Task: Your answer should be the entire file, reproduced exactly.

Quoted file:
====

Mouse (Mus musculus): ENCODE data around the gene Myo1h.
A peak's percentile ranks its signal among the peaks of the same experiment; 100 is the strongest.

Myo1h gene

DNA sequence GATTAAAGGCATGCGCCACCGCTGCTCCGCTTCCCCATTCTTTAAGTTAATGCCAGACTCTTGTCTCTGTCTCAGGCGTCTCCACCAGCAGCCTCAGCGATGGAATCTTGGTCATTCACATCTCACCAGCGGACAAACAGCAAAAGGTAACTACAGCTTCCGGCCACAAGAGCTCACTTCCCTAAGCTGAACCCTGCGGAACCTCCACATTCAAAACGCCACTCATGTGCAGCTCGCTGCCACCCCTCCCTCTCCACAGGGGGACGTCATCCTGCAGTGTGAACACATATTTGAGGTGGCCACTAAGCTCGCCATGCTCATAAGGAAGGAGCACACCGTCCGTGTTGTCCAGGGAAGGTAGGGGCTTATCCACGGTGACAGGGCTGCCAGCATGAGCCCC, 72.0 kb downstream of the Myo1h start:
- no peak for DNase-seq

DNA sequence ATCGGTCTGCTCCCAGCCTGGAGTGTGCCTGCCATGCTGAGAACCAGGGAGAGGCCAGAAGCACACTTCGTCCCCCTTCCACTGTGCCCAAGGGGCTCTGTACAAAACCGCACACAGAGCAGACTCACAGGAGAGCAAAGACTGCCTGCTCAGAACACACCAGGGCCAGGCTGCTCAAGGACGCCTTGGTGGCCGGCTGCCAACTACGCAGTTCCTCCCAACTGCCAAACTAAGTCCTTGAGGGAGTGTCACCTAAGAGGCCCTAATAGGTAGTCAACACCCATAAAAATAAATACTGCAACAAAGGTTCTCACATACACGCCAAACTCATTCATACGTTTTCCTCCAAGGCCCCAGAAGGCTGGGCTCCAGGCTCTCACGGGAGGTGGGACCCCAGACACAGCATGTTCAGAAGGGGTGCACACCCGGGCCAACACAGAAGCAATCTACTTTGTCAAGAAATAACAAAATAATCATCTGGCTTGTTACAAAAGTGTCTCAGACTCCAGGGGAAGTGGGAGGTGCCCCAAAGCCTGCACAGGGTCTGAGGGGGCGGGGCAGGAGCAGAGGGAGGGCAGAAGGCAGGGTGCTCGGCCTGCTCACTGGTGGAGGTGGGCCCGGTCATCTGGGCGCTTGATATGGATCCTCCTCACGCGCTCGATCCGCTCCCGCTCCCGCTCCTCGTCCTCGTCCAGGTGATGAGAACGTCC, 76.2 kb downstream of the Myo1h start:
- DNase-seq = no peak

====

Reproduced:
Mouse (Mus musculus): ENCODE data around the gene Myo1h.
A peak's percentile ranks its signal among the peaks of the same experiment; 100 is the strongest.

Myo1h gene

DNA sequence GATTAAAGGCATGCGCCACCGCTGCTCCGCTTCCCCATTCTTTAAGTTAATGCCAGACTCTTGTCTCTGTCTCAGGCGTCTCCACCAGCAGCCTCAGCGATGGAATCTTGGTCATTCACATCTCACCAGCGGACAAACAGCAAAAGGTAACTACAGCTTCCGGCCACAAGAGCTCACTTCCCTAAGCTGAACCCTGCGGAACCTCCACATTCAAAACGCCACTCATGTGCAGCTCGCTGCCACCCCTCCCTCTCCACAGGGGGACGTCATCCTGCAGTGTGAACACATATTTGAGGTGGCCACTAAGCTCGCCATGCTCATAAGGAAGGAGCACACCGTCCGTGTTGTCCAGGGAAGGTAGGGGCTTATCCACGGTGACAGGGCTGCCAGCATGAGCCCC, 72.0 kb downstream of the Myo1h start:
- no peak for DNase-seq

DNA sequence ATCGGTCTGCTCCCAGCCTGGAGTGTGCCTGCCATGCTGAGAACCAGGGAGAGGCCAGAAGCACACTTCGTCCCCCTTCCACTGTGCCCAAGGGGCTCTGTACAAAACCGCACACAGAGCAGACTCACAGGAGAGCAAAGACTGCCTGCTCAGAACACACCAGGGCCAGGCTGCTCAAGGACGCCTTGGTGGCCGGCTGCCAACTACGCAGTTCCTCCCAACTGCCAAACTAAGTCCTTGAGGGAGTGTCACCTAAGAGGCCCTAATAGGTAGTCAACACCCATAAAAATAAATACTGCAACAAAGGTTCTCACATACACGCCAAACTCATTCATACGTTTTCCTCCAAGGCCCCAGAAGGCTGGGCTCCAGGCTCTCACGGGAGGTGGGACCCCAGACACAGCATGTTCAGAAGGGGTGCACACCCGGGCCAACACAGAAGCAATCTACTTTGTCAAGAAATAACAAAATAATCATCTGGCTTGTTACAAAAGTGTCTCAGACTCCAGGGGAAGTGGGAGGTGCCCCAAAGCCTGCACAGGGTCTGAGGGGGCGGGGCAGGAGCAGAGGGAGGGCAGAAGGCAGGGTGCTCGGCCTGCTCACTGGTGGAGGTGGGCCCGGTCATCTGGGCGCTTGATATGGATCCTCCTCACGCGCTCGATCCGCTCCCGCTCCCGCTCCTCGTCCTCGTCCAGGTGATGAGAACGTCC, 76.2 kb downstream of the Myo1h start:
- DNase-seq = no peak